PPIRP PROBED: EXAMINING PROGRESS AND CHALLENGES IN MSME INSOLVENCY
Ms. Chinna Aswathy Abraham (Senior Associate- Dispute Resolution Practice)
Ms. Pooja Shree A (Student Intern – Dispute Resolution Practice)
This author has previously explored the intricacies of the Pre-Packaged Insolvency Resolution Process (“PPIRP”) during its nascent stages in an article titled “Pre-Packaged Insolvency Resolution Process – The Journey Thus Far“, published on this blog in January 2022. Over two years have lapsed since, and it is imperative to pause and assess the trajectory of these proceedings. This assessment aims to contribute to the ongoing discourse surrounding insolvency frameworks for MSMEs in India, providing a nuanced perspective that considers both the initial expectations and the practical outcomes observed during the intervening period. In doing so, we seek to address fundamental questions surrounding the efficacy of the PPIRP and identify key considerations for its future enhancement.
Revisiting Reflections & Unravelling Subsequent Developments
Resuming our analysis from the point where we left off, it is essential to note that at the time of our previous discussion, three cases— Loon Land Developers Ltd, Krrish Realtech Private Limited, and GCCL Infrastructure and Projects Ltd—had been admitted under PPIRP. We shall briefly examine how each of these proceedings concluded.
In the instance of Krishh Realtech Private Limited (NCLT New Delhi), there was significant outstanding debt with the principal stakeholders being the Financial Creditors (‘FC’s) and Homebuyers. Objections were raised, contending that the PPIRP application was improperly filed, and the requisite consent of the unrelated FCs was not obtained as mandated by the Code. As discussed in the previous article, this matter was appealed before the National Company Law Appellate Tribunal (‘NCLAT’), which affirmed the National Company Law Tribunal’s (‘Adjudicating Authority’s) decision to entertain objections during the admission process. Subsequent to the decision of the NCLAT, the Corporate Debtor (‘CD’) withdrew the PPIRP application on 22.02.2022.
In the case of Loon Land Developers (NCLT-Principal Bench, New Delhi), the CD was admitted into PPIRP on 29.11.21. The CD joined hands with M3M Construction Private Limited to provide a viable Base Resolution Plan which was duly approved by the financial creditors. Nevertheless, it was withdrawn upon application by the CD vide order dated 17.02.2023, and the reasons for such withdrawal have not been enumerated in the said order.
Of the three cases, GCCL Infrastructure and Projects Ltd (NCLT Ahmedabad) is the sole, successful resolution. In GCCL, the CD was admitted to PPIRP on 14.09.2021. The Committee of Creditors (‘CoC’) was constituted with the sole FC, Guardian Finance Private Limited, having 100% of the voting power. The Base Resolution Plan which provided for 100% of the admitted claims to be paid was unanimously approved by the CoC. The plan also provided for the management to vest with the CD itself, whereby the Director of GCCL Infrastructure and Projects Limited would act as the CEO. The amalgamation of the TV undertaking of Shreyarth Aaspas Limited (Demerged Company) with the CD (Transferee Company) was also proposed by way of a Composite scheme of Demerger and Amalgamation. The Plan was approved by the Adjudicating Authority, on 05.09.2023 nearly two years after its admission. Despite the delays, the final Resolution Plan aligns with the interests of all stakeholders, representing an optimal outcome under the PPIRP framework where the CD retains control, creditors achieve complete recovery expeditiously, and the demerger facilitates the CD’s continuity as a going concern.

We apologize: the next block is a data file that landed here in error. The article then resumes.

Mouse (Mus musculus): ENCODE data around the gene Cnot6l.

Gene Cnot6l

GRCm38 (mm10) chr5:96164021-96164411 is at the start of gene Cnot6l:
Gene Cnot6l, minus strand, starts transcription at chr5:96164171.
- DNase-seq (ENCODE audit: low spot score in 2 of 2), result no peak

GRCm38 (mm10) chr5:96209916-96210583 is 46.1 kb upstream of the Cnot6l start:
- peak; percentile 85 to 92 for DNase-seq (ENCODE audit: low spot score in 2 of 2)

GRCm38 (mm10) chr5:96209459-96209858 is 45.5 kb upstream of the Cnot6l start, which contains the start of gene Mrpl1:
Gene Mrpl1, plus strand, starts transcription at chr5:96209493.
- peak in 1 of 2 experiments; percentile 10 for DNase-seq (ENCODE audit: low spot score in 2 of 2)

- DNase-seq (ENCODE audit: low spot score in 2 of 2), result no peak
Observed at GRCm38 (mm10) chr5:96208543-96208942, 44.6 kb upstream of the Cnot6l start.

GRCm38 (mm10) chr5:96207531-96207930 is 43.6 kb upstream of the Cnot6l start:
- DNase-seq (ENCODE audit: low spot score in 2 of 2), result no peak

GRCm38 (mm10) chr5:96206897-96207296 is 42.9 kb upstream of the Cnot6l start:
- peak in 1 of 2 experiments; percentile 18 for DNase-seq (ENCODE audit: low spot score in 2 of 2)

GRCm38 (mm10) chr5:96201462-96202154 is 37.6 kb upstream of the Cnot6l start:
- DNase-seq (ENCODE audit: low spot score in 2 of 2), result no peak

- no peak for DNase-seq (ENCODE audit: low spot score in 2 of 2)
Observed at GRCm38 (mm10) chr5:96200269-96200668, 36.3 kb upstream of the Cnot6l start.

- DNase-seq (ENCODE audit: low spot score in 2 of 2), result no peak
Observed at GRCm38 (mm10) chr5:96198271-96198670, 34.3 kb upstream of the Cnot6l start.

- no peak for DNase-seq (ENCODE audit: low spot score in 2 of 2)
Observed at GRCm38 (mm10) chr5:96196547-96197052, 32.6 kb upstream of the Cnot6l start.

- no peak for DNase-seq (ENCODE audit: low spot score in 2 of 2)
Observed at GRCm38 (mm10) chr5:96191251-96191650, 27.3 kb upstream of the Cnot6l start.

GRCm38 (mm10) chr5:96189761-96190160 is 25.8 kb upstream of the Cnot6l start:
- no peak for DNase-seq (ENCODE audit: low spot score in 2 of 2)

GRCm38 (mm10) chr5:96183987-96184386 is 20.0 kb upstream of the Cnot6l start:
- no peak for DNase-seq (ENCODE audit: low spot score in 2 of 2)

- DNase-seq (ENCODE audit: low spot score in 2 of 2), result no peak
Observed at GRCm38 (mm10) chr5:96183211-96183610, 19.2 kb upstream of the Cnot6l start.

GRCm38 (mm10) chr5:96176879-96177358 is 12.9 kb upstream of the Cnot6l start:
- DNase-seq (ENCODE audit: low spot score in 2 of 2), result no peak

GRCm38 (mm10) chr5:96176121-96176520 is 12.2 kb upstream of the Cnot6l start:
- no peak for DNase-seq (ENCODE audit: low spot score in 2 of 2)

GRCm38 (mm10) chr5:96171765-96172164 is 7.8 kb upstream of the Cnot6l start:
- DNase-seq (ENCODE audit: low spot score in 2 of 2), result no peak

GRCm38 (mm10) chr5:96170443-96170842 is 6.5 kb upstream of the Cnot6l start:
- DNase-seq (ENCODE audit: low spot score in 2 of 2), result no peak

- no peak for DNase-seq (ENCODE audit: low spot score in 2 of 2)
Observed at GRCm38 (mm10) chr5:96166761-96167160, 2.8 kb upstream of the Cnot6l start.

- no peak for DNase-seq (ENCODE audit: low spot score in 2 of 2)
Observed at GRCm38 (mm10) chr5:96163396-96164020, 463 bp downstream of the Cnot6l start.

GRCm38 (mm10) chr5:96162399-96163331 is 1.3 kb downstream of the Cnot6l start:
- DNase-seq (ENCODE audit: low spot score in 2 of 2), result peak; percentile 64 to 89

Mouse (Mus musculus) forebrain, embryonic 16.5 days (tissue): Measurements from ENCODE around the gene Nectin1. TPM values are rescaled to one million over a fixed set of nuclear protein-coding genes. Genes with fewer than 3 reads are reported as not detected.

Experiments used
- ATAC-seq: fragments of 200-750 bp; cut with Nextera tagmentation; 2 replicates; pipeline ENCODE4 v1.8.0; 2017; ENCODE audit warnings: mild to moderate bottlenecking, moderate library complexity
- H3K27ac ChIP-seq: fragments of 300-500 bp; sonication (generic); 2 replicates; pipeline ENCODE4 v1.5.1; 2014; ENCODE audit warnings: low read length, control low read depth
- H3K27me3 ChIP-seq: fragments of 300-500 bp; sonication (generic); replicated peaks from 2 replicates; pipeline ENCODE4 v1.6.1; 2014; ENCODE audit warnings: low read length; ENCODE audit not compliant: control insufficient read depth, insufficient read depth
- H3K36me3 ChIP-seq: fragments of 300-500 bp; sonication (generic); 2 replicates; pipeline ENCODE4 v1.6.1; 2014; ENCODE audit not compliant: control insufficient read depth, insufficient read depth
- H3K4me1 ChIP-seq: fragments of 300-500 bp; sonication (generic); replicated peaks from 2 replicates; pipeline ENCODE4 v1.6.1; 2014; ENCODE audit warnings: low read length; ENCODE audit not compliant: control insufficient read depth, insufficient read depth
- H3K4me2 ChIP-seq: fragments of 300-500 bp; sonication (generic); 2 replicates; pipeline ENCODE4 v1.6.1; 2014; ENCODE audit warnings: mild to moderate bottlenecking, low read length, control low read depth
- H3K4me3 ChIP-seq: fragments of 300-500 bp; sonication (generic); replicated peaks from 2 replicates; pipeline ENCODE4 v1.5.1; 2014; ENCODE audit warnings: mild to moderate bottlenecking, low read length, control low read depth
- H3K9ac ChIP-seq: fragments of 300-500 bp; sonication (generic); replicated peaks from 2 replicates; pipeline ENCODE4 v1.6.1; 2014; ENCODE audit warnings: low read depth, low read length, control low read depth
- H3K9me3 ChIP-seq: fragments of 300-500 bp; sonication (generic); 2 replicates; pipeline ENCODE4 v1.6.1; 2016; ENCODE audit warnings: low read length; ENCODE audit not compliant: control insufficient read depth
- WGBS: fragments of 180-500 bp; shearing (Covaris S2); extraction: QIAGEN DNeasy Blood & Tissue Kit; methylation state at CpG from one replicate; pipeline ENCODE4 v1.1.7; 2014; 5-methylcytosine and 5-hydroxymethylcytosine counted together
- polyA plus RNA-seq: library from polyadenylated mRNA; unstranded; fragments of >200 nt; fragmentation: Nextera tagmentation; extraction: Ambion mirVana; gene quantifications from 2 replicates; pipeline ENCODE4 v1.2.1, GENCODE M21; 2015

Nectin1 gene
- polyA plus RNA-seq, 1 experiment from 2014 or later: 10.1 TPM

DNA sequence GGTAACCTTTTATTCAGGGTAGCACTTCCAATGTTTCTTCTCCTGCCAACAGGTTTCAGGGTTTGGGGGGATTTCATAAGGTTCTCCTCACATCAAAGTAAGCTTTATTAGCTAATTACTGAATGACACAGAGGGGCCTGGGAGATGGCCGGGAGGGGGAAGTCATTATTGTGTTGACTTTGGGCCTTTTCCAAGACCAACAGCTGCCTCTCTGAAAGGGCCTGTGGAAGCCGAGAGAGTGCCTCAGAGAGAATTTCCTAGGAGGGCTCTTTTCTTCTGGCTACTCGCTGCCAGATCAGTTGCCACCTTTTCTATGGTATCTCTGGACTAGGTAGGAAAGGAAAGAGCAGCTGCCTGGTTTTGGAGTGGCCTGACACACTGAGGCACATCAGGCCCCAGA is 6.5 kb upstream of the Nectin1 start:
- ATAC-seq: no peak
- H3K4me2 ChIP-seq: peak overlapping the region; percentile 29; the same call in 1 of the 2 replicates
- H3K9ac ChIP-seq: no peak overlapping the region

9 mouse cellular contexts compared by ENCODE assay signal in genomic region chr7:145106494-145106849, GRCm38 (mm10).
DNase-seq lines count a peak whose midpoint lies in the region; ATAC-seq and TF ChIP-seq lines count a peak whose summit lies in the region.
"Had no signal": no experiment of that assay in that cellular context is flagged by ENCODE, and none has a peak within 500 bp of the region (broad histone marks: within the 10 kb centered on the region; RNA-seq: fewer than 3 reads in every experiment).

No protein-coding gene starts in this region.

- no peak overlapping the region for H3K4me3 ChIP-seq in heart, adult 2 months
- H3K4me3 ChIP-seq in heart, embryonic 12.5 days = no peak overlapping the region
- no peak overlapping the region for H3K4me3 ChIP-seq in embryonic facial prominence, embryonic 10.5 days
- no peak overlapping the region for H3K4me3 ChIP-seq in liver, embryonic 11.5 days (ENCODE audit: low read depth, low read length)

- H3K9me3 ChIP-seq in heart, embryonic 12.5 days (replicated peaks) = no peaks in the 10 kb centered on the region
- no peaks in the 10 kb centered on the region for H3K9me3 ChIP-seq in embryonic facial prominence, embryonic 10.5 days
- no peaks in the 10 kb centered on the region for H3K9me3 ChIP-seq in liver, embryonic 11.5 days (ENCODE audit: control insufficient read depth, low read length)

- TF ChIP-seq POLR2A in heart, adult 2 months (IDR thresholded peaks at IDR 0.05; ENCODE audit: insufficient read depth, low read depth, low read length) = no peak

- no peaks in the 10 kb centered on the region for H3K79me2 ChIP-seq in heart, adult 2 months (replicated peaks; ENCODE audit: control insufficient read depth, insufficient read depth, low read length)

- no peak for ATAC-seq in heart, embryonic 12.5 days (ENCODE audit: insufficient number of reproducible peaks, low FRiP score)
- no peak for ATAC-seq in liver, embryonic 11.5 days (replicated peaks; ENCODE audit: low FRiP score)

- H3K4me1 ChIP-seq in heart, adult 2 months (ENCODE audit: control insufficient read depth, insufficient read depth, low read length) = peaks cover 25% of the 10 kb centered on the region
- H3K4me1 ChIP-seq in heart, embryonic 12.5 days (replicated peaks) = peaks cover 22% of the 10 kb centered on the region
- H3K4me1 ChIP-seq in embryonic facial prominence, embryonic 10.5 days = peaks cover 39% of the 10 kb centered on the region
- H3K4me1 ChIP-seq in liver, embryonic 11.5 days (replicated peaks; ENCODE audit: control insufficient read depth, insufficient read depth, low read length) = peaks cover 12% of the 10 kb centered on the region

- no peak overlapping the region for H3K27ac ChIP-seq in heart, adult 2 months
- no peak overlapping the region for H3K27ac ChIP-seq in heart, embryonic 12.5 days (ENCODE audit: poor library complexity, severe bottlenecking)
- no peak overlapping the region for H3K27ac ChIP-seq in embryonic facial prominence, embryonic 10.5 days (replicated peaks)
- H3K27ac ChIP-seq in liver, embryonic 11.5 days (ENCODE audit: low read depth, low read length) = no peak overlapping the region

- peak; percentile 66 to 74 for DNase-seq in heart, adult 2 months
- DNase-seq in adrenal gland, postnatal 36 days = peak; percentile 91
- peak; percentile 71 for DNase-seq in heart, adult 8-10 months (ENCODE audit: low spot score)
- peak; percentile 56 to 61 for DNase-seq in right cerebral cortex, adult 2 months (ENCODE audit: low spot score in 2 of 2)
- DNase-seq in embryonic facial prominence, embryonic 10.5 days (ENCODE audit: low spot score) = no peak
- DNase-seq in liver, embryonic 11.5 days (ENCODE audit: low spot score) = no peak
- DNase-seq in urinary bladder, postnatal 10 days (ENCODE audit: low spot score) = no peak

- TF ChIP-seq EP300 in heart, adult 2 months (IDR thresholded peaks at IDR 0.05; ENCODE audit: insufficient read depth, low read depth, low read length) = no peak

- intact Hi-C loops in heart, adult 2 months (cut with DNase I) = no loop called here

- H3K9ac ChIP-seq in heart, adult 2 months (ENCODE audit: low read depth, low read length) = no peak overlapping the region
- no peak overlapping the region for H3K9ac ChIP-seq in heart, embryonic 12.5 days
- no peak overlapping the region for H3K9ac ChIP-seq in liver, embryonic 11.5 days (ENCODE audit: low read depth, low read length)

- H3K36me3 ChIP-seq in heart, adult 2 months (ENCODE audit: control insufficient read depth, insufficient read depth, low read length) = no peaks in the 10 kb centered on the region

Analysis of Cases so far
As on date, 11 cases have been initiated/filed under the PPIRP framework. Of these, 2 have been withdrawn by the CD itself, for reasons not known to the authors. The petition filed under Section 54C faced dismissal on two occasions. In the CHD Developers case (NCLT New Delhi), the Adjudicating Authority determined that precedence should be given to the pending Section 7 application filed prior to the enactment of Part III-A of the IBC, 2016 and dismissed the application for initiation of PPIRP. Meanwhile, in the Garodia Chemicals case (NCLT Mumbai), the Adjudicating Authority discerned that the initiation of proceedings aimed to circumvent the SEBI Takeover Regulations, leading to the rejection of the petition. Among the remaining seven cases, five have been successfully resolved, while the resolution of the remaining two is currently pending after admission.
Table: PPIRP cases initiated under the IBC framework.
|Date of Admission
|Date of Resolution
|Time taken for Resolution
|Amrit India (NCLT New Delhi)
|GCCL Infrastructure and Projects (NCLT Ahmedabad)
|Enn Tee International Limited (NCLT New Delhi)
|Manufacture of apparel & supply of yarn
|Shree Rajasthan Syntex Limited (NCLT Jaipur)
|Manufacture of yarn
|Sudal Industries Limited (NCLT Mumbai)
|Manufacture of aluminium extrusions and base alloys
|Loon Land Developers Limited (NCLT New Delhi)
|Krrish Realtech (NCLT New Delhi)
|CHD Developers Limited (NCLT New Delhi)
|Garodia Chemicals Limited (NCLT Mumbai)
|Manufacturing and dealing dyes and chemicals, chemical products and by products.
|ADMITTED AND PENDING RESOLUTION
|Mudraa Lifespaces Private Limited (NCLT Mumbai)
|Contractors, builders, town planners, integrated township development & construction, etc.
|Shreemati Fashions Private Limited (NCLT Kolkata)
Under the PPIRP framework, once admitted, the process is to be completed within 120 days. Adhering to this is critical due to the time sensitive nature of the process- loss of time may result in forfeiting the advantages inherent in the process, as the Base Resolution Plan (‘BRP’) submitted by the CD is time-specific and tailored to address the companies needs at that juncture. Prolonging the process risks rendering the plan outdated, potentially leading to its rejection. Of the 5 cases that have been successfully resolved so far, there have been undue delays in two. Such temporal setbacks can be attributed to, both, the procedural delays in the judicial process and other creditor-related delays.
The case of GCCL is one that is symptomatic of the delay in approving the resolution plan. The application was filed on 06.07.2021 and thereafter listed for first hearing on 06.09.2021. The Adjudicating Authority sought specific clarifications and subsequently admitted the petition on 14.09.2021; however, the case encountered considerable delays thereafter. There have been a total of 18 adjournments, of which 14 were due to paucity of time, or absence of the regular bench. As a result, the process took nearly 800 days. Delays stemming from judicial infrastructure deficiencies could be alleviated through the implementation of remedial measures, including prioritized scrutiny of pre-pack cases and the adoption of a checklist-based approach. Additionally, with an increased caseload and growing familiarity with the process, the Hon’ble Members are anticipated to require fewer clarifications and exhibit reduced hesitancy. Consequently, the disposal time for cases is likely to decrease.